American Eloquence: A Collection of Speeches and Addresses, by the Most Eminent Orators of America; with Biographical Sketches and Illustrative Notes, Volume 2

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Page 399 - When my eyes shall be turned to behold, for the last time, the sun in heaven, may I not see him shining on the broken and dishonored fragments of a once glorious Union ; on states dissevered, discordant, belligerent ; on a land rent with civil feuds, or drenched, it may be, in fraternal blood ! Let their last .feeble and lingering glance rather behold the gorgeous ensign of the republic, now known and honored throughout the earth, still full high advanced, its arms and trophies streaming in their...
Page 154 - t; I have use for it. Go, leave me. — (Exit Emilia). I will in Cassio's lodging lose this napkin, And let him find it. Trifles, light as air, Are to the jealous confirmations strong As proofs of Holy Writ.
Page 369 - In a day of peace, let us advance the arts of peace and the works of peace. Let us develop the resources of our land, call forth its powers, build up its institutions, promote all its great interests, and see whether we' also, in our day and generation,, may not perform something worthy to be remembered.
Page 78 - That a final judgment or decree in any suit, in the highest court of law or equity of a State in which a decision in the suit could be had, where is drawn in question the validity of a treaty or statute of or an authority exercised under the United States, and the decision is against their validity...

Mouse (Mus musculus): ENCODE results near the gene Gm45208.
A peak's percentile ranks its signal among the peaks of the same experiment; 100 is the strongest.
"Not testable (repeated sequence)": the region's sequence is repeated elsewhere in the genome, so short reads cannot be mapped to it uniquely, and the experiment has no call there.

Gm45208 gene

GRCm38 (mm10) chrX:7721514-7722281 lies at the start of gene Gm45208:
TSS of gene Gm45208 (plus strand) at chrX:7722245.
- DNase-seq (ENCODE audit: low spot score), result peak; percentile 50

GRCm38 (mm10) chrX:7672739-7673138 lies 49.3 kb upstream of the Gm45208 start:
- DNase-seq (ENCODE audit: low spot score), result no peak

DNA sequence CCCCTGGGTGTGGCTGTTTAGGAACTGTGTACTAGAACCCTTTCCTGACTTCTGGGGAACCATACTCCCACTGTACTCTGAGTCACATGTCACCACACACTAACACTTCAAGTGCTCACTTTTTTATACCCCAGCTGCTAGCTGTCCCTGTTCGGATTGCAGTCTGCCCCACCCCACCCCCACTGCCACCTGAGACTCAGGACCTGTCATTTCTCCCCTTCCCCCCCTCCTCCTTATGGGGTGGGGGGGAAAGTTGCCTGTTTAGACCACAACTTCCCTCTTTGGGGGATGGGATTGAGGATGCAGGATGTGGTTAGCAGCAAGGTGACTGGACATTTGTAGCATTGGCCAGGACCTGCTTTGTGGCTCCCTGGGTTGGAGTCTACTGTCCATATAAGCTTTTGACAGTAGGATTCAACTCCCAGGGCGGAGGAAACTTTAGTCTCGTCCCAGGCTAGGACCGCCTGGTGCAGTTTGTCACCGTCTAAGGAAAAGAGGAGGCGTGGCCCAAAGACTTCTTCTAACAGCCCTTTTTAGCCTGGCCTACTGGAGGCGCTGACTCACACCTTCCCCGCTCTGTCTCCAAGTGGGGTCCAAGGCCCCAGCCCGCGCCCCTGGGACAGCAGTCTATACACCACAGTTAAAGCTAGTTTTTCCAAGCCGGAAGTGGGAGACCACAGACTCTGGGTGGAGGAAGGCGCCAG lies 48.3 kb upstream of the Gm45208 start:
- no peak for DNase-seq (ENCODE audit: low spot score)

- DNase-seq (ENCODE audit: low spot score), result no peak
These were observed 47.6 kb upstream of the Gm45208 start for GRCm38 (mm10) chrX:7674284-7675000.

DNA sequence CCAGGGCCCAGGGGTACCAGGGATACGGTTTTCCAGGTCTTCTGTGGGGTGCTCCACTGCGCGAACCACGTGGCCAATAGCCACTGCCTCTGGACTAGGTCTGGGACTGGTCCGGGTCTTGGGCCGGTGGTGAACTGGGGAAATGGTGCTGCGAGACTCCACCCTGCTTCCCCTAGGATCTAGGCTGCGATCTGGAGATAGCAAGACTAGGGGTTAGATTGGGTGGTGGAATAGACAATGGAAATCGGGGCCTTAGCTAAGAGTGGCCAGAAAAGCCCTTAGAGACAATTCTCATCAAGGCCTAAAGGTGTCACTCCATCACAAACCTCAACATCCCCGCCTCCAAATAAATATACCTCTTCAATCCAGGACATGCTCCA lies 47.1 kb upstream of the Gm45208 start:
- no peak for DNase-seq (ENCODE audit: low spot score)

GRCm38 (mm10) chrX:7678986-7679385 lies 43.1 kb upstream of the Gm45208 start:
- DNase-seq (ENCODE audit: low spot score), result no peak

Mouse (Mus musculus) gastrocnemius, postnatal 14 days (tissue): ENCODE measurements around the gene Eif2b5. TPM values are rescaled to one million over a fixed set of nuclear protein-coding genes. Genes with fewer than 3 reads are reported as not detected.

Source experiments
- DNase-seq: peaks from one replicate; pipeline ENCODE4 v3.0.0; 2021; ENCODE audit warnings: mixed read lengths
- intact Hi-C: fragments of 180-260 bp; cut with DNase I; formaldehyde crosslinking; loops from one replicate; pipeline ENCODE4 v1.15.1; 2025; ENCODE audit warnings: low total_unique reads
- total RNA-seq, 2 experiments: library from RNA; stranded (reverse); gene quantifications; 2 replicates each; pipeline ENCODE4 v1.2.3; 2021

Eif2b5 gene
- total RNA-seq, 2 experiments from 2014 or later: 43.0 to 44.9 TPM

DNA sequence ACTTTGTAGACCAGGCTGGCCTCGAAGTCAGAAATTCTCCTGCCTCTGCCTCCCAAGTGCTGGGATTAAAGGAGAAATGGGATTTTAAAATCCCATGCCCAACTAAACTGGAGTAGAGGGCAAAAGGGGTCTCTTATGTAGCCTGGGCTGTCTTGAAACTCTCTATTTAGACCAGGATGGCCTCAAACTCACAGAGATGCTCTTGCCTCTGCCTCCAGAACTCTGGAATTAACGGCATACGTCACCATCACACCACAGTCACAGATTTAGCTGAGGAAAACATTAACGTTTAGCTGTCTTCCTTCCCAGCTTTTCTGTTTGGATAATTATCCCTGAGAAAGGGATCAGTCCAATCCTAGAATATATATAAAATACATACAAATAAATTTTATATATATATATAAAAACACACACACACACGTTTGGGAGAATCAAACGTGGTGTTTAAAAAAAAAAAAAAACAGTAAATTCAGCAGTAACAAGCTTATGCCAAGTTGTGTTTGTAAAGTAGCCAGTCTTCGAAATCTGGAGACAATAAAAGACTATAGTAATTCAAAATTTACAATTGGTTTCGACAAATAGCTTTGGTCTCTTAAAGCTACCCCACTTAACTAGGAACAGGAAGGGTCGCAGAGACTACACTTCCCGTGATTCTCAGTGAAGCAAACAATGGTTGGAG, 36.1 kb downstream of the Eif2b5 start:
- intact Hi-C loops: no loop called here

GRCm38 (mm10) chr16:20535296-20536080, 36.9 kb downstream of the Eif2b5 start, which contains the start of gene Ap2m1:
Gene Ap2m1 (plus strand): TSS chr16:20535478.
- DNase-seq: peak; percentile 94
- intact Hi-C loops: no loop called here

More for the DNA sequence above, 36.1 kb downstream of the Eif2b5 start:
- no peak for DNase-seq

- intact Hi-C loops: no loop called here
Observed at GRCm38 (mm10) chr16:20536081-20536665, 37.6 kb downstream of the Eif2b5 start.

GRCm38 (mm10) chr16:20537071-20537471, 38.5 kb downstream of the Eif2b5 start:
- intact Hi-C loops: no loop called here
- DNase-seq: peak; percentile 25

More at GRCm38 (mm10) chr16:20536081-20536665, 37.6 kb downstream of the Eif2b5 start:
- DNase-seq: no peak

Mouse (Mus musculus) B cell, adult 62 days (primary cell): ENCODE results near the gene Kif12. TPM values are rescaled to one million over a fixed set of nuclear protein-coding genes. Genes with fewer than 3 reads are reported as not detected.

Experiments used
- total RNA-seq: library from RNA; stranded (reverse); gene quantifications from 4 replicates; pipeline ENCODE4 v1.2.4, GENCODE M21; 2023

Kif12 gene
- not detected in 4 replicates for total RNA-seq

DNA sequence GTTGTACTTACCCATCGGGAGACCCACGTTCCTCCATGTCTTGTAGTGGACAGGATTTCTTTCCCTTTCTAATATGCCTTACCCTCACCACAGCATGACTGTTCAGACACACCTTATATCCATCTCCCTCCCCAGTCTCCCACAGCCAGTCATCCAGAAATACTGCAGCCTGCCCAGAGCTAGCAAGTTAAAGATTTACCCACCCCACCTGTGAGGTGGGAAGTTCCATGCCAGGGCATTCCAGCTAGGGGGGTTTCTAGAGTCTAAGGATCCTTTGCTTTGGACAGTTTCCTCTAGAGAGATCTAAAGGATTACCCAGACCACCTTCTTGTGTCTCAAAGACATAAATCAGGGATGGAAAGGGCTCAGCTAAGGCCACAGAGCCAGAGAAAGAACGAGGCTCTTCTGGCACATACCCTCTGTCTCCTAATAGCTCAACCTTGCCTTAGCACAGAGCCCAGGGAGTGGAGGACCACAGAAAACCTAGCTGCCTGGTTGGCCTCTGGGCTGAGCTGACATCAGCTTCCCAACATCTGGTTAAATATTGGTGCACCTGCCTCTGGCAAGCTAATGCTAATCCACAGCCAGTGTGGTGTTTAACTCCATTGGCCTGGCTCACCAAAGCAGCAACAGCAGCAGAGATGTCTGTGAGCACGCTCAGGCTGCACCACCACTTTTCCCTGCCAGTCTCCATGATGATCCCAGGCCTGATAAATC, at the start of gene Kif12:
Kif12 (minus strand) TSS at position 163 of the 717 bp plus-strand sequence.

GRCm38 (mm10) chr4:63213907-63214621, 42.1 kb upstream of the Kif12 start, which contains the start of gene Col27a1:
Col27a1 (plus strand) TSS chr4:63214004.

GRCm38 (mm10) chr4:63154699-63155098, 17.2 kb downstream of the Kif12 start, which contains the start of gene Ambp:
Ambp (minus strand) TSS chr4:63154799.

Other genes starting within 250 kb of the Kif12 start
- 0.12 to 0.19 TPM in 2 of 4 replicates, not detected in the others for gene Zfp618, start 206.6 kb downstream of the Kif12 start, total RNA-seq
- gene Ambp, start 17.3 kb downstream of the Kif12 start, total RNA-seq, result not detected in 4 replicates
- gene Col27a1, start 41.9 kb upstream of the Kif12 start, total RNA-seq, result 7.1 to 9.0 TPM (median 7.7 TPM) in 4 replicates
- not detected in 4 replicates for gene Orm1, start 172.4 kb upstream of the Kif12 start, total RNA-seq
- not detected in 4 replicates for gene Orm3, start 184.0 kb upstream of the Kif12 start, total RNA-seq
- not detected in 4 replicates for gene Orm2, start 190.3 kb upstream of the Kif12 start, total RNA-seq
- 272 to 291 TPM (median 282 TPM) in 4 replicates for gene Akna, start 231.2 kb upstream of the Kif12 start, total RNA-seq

Page 46 - The inhabitants of the ceded territory shall be incorporated in the Union of the United States and admitted as soon as possible according to the principles of the federal Constitution to the enjoyment of all the rights, advantages and immunities of citizens of the United States, and in the mean time they shall be maintained and protected in the free enjoyment of their liberty, property and the Religion which they profess.
Page 400 - Deep sleep had fallen on the destined victim, and on all beneath his roof. A healthful old man, to whom sleep was sweet, the first sound slumbers of the night held him in their soft but strong embrace. The assassin enters, through the window already prepared, into an unoccupied apartment. With noiseless foot he paces the lonely hall, half lighted by the moon ; he winds up the ascent of the stairs, and reaches the door of the chamber.
Page 374 - That Congress have no authority to interfere in the emancipation of slaves, or in the treatment of them in any of the States; it remaining with the several States alone to provide rules and regulations therein, which humanity and true policy may require.
Page 209 - The judicial power of the United States, shall be vested in one Supreme Court, and in such inferior courts as Congress may from time to time ordain and establish.
Page 364 - You are now where you stood fifty years ago, this very hour, with your brothers and your neighbors, shoulder to shoulder, in the strife for your country. Behold how altered ! The same heavens are indeed over your heads ; the same ocean rolls at your feet ; but all else how changed...
Page 400 - He retreats, retraces his steps to the window, passes out through it as he came in, and escapes. He has done the murder — no eye has seen him, no ear has heard him. The secret is his own, and it is safe! Ah, gentlemen, that was a dreadful mistake ! Such a secret can be safe nowhere. The whole creation of God has neither nook nor corner, where the guilty can bestow it, and say it is safe.

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